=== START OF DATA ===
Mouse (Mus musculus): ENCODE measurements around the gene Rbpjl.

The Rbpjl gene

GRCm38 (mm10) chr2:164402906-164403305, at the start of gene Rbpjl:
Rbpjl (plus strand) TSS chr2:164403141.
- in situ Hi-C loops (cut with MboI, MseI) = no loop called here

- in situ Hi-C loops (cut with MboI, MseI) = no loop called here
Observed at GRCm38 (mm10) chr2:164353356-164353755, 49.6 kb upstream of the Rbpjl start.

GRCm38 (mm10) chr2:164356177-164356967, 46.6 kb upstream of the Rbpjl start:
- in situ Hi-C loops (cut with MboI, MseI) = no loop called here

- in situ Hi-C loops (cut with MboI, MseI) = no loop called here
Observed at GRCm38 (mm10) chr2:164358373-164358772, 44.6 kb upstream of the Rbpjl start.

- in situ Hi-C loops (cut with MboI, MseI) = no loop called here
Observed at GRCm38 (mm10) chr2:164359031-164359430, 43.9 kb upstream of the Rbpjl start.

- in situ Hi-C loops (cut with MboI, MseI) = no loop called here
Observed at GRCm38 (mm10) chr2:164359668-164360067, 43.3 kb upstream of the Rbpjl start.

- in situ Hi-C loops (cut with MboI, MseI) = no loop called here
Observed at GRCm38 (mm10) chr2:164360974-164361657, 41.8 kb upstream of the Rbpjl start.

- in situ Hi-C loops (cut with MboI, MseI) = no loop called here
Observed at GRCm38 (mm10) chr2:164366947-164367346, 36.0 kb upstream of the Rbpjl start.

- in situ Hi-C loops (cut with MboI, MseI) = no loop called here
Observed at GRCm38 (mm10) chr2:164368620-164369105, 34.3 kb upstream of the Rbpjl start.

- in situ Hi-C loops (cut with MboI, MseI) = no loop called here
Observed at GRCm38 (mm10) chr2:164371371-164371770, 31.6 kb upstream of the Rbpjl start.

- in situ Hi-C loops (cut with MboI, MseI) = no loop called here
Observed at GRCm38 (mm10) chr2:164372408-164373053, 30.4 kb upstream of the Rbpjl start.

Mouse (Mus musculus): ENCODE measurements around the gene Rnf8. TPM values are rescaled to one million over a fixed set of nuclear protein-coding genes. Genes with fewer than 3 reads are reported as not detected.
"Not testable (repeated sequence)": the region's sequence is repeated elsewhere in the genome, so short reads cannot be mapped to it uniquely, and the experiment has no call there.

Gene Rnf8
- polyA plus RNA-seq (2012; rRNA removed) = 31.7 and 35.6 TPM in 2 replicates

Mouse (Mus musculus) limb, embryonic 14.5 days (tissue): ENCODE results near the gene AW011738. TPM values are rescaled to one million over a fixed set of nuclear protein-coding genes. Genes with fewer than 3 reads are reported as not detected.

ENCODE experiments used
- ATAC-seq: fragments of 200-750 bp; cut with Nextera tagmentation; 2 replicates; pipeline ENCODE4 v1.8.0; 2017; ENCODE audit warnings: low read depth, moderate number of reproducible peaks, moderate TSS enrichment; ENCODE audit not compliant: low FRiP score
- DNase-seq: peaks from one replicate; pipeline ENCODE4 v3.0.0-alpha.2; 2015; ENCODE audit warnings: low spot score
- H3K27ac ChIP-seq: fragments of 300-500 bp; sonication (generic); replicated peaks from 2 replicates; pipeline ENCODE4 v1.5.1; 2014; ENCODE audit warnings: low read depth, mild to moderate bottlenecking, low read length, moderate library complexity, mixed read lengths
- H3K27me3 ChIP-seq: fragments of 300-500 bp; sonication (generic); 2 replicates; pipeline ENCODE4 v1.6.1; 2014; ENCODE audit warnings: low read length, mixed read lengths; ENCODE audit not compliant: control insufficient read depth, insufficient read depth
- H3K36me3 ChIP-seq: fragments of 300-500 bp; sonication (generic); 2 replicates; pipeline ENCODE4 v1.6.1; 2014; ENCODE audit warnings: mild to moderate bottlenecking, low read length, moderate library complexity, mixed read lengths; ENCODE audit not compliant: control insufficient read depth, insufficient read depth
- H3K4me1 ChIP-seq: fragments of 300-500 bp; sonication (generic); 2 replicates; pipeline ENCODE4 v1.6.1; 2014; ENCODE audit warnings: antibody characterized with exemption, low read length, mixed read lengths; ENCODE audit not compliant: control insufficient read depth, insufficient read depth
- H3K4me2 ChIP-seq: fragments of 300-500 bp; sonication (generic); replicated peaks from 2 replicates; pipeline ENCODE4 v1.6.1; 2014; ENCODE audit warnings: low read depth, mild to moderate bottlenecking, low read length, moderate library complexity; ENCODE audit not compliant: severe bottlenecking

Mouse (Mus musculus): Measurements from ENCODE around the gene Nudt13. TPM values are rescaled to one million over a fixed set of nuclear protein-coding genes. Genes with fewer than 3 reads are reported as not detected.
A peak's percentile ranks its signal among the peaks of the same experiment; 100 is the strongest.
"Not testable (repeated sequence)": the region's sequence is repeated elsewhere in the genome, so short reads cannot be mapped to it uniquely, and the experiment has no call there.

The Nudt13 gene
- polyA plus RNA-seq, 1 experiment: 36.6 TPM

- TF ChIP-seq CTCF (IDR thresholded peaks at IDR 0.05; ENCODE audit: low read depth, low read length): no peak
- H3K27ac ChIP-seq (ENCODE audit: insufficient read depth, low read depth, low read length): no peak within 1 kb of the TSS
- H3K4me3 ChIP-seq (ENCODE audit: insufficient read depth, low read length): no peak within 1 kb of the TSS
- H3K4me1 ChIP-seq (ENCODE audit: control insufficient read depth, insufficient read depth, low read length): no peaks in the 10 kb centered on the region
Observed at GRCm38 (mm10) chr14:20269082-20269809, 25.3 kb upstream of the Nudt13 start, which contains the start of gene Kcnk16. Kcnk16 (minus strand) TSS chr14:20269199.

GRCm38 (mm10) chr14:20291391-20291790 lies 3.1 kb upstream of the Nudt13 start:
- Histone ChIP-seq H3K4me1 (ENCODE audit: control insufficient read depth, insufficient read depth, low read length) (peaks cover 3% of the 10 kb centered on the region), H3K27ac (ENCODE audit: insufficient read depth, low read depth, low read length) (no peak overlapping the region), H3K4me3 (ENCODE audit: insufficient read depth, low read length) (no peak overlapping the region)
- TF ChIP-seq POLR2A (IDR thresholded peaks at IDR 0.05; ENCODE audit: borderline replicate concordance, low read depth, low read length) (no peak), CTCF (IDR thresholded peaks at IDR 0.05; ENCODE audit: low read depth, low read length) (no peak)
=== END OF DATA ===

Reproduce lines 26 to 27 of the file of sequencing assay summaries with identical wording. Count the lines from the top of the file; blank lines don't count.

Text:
Mouse (Mus musculus): ENCODE measurements around the gene Rnf8. TPM values are rescaled to one million over a fixed set of nuclear protein-coding genes. Genes with fewer than 3 reads are reported as not detected.
"Not testable (repeated sequence)": the region's sequence is repeated elsewhere in the genome, so short reads cannot be mapped to it uniquely, and the experiment has no call there.